While I don't quite agree with rattler's philosophical perspective, I think there's definitely some practical wisdom to it. These are not rare or fragile creatures - they multiply by the dozens and their populations can go from 7000 to 120,000 in a matter of months. Animals that breed this fast do so because they're meant to live in environments where most of their young might be picked off by predators or die as a result of harsh conditions. We're not talking about bison or redwoods here.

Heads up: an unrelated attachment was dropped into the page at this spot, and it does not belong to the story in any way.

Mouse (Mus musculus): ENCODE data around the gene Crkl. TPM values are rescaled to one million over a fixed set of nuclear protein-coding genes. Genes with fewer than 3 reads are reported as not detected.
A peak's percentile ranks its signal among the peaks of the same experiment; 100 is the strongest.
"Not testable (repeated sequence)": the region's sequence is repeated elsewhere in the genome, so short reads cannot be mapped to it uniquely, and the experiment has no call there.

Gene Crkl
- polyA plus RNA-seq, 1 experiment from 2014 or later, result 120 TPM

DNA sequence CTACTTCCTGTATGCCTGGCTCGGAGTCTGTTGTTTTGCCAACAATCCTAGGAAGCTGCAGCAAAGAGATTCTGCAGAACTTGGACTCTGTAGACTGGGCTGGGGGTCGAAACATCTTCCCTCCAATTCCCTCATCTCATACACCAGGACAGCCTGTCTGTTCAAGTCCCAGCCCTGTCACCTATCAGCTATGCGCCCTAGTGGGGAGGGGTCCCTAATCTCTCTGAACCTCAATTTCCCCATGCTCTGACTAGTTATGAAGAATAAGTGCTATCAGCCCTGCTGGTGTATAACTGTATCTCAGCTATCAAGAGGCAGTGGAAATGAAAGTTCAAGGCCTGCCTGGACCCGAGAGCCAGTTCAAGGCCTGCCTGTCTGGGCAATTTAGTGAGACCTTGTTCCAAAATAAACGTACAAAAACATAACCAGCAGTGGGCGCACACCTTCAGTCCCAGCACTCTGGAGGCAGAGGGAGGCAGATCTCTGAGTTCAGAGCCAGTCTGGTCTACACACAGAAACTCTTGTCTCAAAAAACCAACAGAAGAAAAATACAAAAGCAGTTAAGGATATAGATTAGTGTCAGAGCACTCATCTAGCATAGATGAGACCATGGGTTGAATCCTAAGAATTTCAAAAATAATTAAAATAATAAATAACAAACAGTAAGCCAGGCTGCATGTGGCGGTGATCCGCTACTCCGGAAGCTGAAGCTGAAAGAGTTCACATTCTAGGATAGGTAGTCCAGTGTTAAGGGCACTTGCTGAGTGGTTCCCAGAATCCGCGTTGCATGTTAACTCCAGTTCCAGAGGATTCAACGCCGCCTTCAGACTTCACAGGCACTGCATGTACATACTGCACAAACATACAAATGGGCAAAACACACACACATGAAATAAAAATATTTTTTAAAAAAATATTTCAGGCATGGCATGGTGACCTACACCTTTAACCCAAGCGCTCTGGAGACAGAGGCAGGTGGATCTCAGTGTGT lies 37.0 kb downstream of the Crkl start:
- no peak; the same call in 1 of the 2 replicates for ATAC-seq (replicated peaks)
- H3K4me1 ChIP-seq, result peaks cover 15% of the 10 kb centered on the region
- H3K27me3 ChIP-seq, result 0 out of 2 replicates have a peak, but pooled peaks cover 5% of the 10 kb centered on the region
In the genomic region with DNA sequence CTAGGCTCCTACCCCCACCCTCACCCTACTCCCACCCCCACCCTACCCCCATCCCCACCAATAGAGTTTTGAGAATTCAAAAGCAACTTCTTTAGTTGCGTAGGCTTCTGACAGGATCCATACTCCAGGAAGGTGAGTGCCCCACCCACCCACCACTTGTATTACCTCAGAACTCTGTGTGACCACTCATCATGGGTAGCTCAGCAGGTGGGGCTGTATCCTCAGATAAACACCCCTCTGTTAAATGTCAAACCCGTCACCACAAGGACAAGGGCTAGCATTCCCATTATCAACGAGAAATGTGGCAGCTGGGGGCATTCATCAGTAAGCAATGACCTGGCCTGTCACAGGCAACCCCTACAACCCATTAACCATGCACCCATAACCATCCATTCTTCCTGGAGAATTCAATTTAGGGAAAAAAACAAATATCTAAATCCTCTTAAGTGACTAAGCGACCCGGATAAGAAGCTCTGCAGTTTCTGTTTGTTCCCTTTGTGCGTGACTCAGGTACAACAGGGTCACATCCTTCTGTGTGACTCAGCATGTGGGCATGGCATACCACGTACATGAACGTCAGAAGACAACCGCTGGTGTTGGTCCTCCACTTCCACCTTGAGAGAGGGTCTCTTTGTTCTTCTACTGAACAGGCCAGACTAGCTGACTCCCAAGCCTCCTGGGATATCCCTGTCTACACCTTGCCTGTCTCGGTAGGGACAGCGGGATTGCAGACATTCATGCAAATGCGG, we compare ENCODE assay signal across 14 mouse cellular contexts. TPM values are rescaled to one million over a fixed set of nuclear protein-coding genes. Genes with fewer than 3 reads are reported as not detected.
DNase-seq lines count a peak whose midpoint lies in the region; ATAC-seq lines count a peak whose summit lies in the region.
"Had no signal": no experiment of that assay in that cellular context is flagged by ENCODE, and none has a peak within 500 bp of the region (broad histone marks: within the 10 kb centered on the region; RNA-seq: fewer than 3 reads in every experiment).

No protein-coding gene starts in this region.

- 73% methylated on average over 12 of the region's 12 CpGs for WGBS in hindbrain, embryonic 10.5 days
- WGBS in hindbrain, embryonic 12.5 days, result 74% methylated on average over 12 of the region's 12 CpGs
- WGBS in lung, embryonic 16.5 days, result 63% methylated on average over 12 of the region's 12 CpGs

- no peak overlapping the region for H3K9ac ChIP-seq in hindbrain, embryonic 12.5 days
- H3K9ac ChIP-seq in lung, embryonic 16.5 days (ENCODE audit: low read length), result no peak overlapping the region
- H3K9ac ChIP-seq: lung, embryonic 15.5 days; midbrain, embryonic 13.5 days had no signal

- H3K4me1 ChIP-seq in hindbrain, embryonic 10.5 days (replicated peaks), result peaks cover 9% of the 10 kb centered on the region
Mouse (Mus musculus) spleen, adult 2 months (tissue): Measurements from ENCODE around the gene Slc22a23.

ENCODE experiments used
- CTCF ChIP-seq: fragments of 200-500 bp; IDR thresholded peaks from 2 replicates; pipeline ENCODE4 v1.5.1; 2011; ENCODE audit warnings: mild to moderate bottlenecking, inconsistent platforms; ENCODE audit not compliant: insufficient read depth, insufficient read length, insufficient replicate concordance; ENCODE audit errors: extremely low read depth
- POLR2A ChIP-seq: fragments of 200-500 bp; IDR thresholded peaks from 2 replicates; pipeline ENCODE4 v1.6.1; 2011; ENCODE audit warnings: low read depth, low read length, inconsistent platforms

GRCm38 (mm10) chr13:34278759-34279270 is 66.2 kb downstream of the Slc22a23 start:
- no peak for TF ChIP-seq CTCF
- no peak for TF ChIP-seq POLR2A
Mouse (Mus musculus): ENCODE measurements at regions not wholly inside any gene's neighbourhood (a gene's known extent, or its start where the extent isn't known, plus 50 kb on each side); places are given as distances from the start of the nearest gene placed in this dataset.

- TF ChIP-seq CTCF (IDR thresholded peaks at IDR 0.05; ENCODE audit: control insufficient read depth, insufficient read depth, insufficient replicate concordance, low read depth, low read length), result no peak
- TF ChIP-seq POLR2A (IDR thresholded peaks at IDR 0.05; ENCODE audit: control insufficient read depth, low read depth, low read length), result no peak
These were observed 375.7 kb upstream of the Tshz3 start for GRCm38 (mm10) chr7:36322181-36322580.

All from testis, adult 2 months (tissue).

I think it would be prudent to attempt to maximize the chance of success before bringing the fish in - I don't think there's much merit in naive or unprepared experimentation - but the loss of a few small fish that are vigorously invasive pests in other parts of the world is not so worrisome. It's not making a dent in their endemic populations so ultimately it's neither hurting the environment as a whole nor is it really subjecting the individuals to any sort of unusual cruelty. My biggest hesitation comes from the possibility that they may escape into the wild and disrupt other critters that occupy a similar niche, as they've already been known to do.